City warned of state financial supervision


Sunday Times Newspapers

LINCOLN PARK — Elected officials were well aware of the looming financial crisis, but if a reminder was needed the city council heard last week from deputy state treasurer Roger Fraser.

The state official echoed what the city knew and warnings given by former City Manager Greg Capote: If a deficit of more than $2 million is not addressed by June 30, Lincoln Park may run out of money and into emergency management or some other state supervision.

Mayor Patricia Diaz Krause said that the council’s efforts toward debt reduction will be closely monitored by state officials.

“They’re watching us,” Diaz Krause said.  “He said to put things in place that show the state we’re working toward reducing expenses and that we have a plan in place for going forward.”

Failure to provide a plan or take productive steps out of deficit could result in one of several options. The state has the authority to order a financial review, appoint an emergency manager, be subject to a consent agreement or bankruptcy.

In recent weeks city officials began addressing the budget from the top down. Diaz Krause said that last month’s reappointment of department heads included benefit reductions and elected officials accepted a 20 percent salary reduction. No layoffs have yet been announced, and Diaz Krause said she hopes to avoid that as a solution.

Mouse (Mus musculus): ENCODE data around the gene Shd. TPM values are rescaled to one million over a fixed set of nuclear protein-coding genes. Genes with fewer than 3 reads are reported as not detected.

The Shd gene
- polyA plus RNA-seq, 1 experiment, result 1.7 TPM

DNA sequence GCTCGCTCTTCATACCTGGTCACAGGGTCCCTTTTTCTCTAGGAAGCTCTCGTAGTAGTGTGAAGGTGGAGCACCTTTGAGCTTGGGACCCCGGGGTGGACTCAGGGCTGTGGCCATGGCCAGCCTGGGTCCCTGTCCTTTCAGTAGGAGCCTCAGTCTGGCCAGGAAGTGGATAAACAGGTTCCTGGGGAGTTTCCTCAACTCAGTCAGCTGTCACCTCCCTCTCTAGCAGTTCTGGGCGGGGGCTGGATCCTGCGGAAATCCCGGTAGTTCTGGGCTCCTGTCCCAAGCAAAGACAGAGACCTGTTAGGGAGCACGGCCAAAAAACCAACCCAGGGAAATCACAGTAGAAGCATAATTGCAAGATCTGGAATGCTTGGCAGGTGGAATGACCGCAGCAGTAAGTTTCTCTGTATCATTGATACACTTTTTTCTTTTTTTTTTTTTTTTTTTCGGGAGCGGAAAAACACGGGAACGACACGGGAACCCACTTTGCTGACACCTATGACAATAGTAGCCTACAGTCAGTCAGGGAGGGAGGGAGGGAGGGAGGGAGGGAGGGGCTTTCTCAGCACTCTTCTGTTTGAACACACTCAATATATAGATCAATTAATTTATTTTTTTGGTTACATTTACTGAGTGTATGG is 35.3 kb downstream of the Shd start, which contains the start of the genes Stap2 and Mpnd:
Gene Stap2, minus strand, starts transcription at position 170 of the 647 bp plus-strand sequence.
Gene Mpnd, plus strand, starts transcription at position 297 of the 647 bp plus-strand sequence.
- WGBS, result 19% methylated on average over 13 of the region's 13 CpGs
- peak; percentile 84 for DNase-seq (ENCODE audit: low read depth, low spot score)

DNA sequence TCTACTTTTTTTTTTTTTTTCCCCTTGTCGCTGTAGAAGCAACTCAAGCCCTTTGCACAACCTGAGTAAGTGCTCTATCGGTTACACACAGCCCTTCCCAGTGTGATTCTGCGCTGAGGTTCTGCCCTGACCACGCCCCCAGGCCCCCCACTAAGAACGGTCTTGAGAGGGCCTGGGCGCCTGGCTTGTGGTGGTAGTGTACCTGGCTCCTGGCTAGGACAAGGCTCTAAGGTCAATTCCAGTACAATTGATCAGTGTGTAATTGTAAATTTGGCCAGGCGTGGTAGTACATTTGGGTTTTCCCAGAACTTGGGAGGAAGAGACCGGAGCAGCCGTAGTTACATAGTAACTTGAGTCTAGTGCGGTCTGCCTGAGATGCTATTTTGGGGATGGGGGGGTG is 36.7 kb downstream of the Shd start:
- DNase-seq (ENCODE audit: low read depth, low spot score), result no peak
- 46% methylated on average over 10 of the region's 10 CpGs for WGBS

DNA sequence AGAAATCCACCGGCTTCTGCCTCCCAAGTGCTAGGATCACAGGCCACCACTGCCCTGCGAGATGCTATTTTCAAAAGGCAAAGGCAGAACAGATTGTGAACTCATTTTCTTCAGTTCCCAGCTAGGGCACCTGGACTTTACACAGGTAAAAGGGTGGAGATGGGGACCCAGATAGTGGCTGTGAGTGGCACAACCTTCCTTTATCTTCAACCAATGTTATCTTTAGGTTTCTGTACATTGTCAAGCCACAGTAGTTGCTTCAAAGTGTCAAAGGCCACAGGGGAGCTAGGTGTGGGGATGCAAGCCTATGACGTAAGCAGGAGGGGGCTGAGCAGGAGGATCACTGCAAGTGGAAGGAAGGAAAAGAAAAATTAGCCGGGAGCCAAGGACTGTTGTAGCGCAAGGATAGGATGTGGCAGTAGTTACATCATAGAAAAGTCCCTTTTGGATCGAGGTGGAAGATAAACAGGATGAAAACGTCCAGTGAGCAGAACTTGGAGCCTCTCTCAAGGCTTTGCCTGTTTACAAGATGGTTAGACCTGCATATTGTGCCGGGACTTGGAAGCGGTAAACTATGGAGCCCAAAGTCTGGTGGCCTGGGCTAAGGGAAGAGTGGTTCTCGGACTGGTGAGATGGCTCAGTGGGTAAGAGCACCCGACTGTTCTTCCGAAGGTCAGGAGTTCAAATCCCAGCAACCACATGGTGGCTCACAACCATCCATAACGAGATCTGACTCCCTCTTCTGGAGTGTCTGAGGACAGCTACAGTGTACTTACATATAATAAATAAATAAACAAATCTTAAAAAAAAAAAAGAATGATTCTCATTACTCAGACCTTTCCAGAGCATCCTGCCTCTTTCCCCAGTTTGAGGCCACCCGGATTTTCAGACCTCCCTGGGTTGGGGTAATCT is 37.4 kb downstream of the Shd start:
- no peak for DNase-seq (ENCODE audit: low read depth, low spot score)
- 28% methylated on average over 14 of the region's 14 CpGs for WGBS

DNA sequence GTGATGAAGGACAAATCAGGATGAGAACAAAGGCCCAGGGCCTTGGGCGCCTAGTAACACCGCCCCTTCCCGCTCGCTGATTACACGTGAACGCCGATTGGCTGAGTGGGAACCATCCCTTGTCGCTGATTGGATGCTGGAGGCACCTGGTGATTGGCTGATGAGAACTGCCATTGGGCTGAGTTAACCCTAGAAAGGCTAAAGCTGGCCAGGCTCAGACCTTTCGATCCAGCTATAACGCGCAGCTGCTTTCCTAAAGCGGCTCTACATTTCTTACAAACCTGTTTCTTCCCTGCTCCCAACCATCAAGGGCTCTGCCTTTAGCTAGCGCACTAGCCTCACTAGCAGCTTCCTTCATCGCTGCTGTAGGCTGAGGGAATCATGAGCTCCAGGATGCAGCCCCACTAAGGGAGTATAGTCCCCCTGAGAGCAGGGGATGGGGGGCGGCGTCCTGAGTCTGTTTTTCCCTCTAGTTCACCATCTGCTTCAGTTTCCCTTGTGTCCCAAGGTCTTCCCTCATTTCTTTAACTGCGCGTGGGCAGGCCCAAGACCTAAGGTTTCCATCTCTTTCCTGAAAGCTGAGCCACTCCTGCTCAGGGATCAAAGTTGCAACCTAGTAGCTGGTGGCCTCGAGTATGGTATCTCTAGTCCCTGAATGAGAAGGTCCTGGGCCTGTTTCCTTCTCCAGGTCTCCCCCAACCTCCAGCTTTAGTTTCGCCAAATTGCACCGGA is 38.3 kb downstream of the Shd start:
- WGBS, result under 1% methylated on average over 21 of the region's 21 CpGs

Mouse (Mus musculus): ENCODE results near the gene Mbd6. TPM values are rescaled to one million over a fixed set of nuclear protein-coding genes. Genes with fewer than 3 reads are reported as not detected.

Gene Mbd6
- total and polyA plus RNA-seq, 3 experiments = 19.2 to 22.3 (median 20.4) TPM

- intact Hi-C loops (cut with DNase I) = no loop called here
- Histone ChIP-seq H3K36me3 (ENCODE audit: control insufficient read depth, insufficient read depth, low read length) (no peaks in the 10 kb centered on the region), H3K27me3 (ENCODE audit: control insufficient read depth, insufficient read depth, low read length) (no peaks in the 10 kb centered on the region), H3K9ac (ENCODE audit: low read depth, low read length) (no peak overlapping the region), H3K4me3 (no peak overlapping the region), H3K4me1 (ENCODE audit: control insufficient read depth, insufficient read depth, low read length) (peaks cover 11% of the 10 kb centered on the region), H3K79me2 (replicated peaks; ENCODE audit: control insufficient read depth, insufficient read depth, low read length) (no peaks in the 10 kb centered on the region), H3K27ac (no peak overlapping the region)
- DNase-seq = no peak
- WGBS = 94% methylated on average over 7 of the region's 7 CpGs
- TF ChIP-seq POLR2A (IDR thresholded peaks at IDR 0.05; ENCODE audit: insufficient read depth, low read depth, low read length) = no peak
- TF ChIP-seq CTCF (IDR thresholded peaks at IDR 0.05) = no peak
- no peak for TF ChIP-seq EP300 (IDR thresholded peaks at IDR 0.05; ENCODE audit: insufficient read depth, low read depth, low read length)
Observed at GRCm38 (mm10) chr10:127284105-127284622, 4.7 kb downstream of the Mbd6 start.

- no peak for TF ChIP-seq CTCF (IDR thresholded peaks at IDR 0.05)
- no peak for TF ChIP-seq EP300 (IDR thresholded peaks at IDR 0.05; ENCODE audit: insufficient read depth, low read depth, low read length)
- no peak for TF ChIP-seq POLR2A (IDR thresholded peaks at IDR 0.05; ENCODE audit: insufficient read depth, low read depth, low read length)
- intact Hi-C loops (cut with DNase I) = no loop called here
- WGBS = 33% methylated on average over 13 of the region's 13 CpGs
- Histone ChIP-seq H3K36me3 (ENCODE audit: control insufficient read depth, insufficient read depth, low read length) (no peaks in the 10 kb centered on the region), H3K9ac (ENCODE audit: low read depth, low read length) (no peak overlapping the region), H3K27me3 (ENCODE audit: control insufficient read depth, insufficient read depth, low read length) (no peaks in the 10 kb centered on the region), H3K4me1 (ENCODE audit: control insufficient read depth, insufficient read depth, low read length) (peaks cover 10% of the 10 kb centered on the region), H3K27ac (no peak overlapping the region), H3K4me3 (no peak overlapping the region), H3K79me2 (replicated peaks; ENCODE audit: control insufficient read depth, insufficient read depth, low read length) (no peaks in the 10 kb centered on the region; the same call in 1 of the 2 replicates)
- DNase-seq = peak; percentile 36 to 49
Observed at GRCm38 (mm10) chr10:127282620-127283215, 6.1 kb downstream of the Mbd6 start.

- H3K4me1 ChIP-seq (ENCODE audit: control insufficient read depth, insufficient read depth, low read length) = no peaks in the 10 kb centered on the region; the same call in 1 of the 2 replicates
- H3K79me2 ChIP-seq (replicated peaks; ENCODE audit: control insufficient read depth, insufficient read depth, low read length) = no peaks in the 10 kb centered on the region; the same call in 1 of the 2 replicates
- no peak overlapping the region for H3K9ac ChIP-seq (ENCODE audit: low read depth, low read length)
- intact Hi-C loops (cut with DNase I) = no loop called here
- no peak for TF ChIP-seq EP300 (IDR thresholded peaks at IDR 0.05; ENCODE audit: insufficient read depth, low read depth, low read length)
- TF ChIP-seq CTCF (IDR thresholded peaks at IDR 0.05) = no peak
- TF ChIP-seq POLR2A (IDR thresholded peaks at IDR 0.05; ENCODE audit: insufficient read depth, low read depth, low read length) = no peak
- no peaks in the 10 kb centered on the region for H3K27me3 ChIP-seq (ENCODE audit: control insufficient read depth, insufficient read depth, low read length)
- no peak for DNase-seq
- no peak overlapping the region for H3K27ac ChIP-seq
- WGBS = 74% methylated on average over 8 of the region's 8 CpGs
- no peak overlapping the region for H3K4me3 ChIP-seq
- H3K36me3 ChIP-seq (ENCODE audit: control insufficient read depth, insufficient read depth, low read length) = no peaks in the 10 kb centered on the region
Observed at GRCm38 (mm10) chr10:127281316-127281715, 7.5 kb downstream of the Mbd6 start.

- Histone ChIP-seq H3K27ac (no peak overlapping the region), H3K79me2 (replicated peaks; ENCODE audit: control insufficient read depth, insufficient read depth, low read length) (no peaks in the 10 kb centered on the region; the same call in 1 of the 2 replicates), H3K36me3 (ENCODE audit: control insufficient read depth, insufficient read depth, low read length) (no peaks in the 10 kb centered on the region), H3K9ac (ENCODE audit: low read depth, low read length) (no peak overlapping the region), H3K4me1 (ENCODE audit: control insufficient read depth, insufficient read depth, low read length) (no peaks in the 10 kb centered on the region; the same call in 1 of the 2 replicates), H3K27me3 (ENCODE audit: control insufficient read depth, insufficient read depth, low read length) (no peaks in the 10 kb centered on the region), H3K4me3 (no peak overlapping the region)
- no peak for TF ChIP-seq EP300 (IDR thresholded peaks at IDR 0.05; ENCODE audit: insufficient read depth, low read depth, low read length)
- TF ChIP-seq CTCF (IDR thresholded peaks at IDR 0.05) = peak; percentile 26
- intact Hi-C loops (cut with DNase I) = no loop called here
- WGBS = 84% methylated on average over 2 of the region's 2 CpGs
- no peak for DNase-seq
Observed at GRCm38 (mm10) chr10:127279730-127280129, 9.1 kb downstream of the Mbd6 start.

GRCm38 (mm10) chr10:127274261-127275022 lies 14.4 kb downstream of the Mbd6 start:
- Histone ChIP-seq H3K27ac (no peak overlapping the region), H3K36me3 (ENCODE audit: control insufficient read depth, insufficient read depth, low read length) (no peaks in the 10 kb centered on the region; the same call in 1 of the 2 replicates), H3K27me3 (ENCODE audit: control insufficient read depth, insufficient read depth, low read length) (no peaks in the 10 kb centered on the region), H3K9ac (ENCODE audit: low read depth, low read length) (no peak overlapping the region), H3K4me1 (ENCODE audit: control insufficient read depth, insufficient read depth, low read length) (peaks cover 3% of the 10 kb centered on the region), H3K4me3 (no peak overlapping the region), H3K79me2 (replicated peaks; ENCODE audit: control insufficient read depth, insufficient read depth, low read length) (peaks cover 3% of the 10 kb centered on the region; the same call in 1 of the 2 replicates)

“We’d rather people make less money but stay employed,” Diaz Krause said.

Given the budgetary limits Diaz Krause said city council will not rush to replace Capote, who was not offered a contract last month. Capote accepted the city manager position in June 2012 after the post lay vacant following the previous year’s resignation of Steve Duchane. Last week Diaz Krause and city council agreed to search first for an interim, possibly part-time manager before launching a broader search for a full-time replacement.

“We’re looking for an interim manager right away,” Diaz Krause said. “That will give us time to really search for and vet a permanent one. We’d like to find someone who has dealt with a crisis in another municipality or corpotation, someone with the experience to make some tough decisions.”

Tomorrow’s regular city council meeting will continue debt reduction considerations.